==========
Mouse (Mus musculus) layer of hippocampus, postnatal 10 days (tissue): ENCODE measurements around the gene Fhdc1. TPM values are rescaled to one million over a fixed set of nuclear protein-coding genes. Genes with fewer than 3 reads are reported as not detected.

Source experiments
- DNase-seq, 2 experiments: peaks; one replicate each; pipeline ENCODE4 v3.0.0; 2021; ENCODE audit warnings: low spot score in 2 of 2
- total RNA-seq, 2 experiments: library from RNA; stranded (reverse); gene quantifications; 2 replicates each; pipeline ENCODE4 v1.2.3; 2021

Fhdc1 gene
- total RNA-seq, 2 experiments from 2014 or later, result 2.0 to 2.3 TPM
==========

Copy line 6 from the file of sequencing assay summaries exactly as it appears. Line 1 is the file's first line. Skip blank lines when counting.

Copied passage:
- total RNA-seq, 2 experiments from 2014 or later, result 2.0 to 2.3 TPM